Although representing less than one tenth of one percent of the land surface of Australia, the Wet Tropics contain:

  • 21% of our Cycad species
  • 37% of our Conifer species
  • 30% of our Orchid species
  • 36% of our Mammal species
  • 58% of our Bat species
  • 25% of our Rodent species
  • 50% of our Bird species
  • 25% of our Frog species
  • 23% of our Reptile species
  • 37% of our Freshwater Fish species
  • 60% of our Butterfly species

The area between Cardwell and Cooktown contains the only recognized existing Australian aboriginal rainforest culture and provides a major component of the cultural record of these rainforest people. The oral pre-history of surviving Aboriginal rainforest culture is the oldest known for any indigenous people without a written language. Archaeological evidence in other parts of the country indicates that Aboriginal people have occupied Australia for at least 49,000 years.

Archaeological studies in the Jiver Cave in the remote Russell Valley of the Wet Tropics have suggested occupation as far back as 5,000 years and the valley is believed to hold records dating back 10,000. (Toyne).

According to Aboriginal people, the Wet Tropics is a cultural landscape. The natural features of the environment are interwoven with their spirituality, subsistence use and social organization. Elements of the natural environment are seen as links to the dreaming, a time when the landscape was formed.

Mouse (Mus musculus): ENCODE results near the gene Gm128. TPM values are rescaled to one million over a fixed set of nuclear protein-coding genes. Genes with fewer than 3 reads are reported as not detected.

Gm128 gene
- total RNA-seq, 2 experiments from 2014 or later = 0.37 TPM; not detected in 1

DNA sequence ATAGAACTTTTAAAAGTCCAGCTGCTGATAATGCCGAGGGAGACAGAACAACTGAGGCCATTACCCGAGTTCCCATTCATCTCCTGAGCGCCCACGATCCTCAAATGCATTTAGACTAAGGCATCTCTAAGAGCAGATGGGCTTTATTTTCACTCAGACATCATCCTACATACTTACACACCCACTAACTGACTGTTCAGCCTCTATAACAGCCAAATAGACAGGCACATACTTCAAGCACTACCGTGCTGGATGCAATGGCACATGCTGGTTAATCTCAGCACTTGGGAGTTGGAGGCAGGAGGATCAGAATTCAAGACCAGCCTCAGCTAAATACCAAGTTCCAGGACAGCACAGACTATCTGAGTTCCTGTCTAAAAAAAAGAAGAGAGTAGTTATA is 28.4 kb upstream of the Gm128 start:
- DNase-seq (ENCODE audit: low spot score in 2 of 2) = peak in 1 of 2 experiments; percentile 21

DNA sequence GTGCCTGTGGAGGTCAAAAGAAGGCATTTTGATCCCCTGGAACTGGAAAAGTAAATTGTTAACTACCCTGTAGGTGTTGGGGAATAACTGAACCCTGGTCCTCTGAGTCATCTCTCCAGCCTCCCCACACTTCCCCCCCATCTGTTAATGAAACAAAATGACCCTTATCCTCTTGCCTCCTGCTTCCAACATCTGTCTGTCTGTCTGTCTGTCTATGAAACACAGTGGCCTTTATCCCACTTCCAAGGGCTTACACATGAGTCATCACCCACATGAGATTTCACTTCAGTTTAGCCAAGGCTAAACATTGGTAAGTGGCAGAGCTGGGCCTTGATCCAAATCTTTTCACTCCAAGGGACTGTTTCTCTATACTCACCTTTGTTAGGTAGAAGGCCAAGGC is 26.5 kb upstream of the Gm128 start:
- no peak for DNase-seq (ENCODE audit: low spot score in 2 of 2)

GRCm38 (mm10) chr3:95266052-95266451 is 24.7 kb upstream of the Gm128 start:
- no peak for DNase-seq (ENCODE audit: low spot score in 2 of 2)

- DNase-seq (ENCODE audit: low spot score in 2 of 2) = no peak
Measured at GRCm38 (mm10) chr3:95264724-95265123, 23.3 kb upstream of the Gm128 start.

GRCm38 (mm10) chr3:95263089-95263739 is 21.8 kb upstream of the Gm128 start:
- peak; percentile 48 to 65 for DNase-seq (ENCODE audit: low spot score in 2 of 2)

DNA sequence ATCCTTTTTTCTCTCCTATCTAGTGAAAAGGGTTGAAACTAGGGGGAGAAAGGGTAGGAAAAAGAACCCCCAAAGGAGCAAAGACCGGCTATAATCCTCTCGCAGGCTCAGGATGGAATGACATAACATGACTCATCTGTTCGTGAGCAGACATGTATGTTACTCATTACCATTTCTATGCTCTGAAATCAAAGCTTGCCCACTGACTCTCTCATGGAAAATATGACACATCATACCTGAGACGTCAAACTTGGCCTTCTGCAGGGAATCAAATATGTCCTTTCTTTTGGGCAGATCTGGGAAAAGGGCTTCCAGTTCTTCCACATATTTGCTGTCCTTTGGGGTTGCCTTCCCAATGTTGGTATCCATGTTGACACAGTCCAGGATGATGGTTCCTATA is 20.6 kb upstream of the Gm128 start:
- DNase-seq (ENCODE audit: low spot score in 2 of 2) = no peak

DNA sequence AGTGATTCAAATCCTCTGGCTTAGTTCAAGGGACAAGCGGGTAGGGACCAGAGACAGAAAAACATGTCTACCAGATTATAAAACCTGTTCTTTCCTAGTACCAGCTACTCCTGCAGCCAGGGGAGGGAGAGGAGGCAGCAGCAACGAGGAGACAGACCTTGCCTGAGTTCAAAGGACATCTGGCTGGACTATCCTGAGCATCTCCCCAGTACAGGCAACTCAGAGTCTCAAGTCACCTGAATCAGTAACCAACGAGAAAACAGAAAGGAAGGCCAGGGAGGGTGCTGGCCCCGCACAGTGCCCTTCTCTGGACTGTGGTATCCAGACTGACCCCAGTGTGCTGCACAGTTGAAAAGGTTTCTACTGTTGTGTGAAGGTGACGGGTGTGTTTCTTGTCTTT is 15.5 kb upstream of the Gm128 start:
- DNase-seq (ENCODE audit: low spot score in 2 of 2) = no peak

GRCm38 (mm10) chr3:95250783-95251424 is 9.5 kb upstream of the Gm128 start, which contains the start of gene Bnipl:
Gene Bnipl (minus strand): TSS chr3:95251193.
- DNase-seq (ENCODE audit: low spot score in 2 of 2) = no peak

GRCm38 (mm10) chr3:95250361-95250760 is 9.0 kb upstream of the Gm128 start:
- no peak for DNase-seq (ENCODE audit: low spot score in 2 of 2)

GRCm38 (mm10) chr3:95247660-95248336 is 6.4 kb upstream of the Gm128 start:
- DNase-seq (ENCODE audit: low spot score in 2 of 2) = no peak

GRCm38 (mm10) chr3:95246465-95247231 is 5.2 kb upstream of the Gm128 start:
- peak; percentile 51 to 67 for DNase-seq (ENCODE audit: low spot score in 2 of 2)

Kuranda Riverboat Cruise Reviews

S

SummerLoverz

I love these riverboat tours, they're one of the best ways to explore rainforests and all of the amazing flora and fauna that come with them. We were extremely lucky on our tour, we saw Cassowary, freshwater crocs and a number of fish, birds and turtles. Couldn't have asked for more!! The tour guide was a local lady, very informed, patient and really nice. I wouldn't even think twice about jumping on this boat again, even for a cruise down the beautiful river.

0

06magoo

Warren our guide was one of the most friendliest people I've met. He made everyone feel welcome and talked to all of us individually and not as though we were lost in the crowd of a group. His knowledge of the local wildlife and the history of Kuranda is amazing. He also has a great sense of humour. The boat is super stable and you could walk around to see the turtles and fish without any movement from the boat. We saw three crocodiles and if you are a bird fancier then this is a must do. Seeing a Darter bird drying his wings and the highlight for me was the couple of Welcome Swallows that followed us for the whole journey. The price is cheap for what you get. The boat has a canopy so you are protected from the sun and rain. Warren allows plenty of time to take photos and doesn't rush you so you can get that perfect shot. I highly recommend this and will be doing this again next time I visit Kuranda.

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Kuranda Riverboat Cruise

Located a short walk down the stairs to the river bank below the Kuranda Train and Skyrail Stations - Over the railway bridge and down the stairs.